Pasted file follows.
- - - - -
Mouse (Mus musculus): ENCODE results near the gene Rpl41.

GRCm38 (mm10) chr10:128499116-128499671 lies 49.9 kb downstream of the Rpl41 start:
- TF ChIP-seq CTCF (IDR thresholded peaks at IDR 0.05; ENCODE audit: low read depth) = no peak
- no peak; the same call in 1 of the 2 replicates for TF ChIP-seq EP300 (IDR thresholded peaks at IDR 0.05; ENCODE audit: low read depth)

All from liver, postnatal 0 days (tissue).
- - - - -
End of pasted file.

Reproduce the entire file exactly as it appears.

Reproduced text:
Mouse (Mus musculus): ENCODE results near the gene Rpl41.

GRCm38 (mm10) chr10:128499116-128499671 lies 49.9 kb downstream of the Rpl41 start:
- TF ChIP-seq CTCF (IDR thresholded peaks at IDR 0.05; ENCODE audit: low read depth) = no peak
- no peak; the same call in 1 of the 2 replicates for TF ChIP-seq EP300 (IDR thresholded peaks at IDR 0.05; ENCODE audit: low read depth)

All from liver, postnatal 0 days (tissue).